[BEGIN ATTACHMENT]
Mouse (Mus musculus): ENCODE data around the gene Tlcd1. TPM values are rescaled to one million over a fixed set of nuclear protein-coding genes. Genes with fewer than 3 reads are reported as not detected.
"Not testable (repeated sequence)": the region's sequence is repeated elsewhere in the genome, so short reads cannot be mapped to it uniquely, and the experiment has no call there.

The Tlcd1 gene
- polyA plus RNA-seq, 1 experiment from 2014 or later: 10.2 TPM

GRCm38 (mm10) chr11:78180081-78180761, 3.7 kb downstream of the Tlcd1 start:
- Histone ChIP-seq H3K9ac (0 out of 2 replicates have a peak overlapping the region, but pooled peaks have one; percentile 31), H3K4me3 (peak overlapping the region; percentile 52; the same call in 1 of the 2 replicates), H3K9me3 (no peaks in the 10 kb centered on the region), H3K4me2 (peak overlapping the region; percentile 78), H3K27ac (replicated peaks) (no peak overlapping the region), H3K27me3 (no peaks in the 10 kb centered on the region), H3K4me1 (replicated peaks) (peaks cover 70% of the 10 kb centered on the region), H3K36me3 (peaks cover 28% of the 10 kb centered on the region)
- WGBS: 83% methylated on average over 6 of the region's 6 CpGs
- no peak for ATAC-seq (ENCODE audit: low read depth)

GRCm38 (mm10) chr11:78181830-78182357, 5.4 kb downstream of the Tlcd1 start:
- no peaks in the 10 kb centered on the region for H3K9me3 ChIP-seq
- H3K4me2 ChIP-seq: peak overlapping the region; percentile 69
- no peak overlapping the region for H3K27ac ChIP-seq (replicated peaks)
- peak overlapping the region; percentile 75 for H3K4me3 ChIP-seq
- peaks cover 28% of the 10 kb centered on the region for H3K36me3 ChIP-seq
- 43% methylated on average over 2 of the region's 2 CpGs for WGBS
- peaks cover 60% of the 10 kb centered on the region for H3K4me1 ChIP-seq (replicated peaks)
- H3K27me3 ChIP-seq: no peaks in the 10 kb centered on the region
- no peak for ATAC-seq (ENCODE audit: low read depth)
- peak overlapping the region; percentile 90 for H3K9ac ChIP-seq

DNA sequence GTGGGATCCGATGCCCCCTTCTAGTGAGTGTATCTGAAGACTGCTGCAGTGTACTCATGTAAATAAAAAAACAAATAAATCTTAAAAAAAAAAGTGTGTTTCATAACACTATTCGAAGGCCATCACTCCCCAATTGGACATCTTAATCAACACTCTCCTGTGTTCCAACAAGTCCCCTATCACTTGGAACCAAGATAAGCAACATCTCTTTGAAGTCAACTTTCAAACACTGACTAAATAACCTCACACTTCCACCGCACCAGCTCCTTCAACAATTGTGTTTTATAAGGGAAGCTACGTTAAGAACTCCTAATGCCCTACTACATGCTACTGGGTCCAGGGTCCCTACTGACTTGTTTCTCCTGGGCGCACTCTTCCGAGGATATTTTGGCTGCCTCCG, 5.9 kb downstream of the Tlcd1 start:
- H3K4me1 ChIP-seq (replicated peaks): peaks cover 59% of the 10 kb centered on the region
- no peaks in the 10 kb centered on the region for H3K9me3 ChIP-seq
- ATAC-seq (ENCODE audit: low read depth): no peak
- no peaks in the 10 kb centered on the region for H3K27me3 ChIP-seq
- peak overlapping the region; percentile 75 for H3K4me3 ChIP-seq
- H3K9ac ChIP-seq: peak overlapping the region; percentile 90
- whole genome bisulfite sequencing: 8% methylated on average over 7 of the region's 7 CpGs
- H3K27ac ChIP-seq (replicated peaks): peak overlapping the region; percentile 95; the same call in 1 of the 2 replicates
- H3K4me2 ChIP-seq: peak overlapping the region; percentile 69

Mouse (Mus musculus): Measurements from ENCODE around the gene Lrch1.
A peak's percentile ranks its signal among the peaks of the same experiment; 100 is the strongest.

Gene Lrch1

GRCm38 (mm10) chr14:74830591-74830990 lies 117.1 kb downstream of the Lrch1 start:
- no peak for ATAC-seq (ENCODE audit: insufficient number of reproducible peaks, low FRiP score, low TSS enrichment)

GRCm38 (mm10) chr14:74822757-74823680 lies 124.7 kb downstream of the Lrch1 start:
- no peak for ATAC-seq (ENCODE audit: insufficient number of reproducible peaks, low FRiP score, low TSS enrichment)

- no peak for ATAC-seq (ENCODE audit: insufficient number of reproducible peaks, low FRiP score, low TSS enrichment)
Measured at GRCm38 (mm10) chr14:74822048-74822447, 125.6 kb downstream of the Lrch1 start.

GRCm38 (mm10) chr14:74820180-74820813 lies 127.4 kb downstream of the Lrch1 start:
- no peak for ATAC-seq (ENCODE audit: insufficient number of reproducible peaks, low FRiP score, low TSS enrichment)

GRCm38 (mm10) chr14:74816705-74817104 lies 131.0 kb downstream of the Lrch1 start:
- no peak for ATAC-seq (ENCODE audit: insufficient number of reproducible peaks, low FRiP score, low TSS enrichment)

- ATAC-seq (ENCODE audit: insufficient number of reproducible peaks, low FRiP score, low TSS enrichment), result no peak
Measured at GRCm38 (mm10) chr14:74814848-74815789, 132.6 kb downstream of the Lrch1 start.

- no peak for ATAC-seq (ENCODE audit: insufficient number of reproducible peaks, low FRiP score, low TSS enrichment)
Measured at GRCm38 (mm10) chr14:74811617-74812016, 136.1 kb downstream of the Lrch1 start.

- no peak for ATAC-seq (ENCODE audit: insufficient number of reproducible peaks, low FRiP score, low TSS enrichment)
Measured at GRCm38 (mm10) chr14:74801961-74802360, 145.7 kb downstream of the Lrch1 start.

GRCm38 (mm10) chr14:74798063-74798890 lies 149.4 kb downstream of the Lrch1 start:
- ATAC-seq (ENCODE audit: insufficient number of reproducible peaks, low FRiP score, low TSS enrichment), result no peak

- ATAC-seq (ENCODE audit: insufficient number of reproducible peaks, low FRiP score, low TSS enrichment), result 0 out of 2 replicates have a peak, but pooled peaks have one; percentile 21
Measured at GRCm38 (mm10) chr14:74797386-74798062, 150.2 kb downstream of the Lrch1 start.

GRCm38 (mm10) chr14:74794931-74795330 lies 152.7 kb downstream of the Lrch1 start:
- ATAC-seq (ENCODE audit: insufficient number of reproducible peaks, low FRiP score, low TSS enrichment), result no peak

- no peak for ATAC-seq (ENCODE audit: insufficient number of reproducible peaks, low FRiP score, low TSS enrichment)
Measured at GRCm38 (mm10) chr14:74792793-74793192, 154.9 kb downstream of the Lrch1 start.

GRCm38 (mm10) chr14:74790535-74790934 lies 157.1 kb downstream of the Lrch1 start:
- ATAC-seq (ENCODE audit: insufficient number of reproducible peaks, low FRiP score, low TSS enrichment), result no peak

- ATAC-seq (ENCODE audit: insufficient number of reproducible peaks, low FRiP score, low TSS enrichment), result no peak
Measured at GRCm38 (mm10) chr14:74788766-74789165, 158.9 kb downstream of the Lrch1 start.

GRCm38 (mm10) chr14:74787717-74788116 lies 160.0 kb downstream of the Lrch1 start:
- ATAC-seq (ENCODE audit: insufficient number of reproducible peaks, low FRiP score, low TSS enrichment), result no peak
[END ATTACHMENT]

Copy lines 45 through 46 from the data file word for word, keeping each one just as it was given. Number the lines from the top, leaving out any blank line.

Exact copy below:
- no peak for ATAC-seq (ENCODE audit: insufficient number of reproducible peaks, low FRiP score, low TSS enrichment)
Measured at GRCm38 (mm10) chr14:74811617-74812016, 136.1 kb downstream of the Lrch1 start.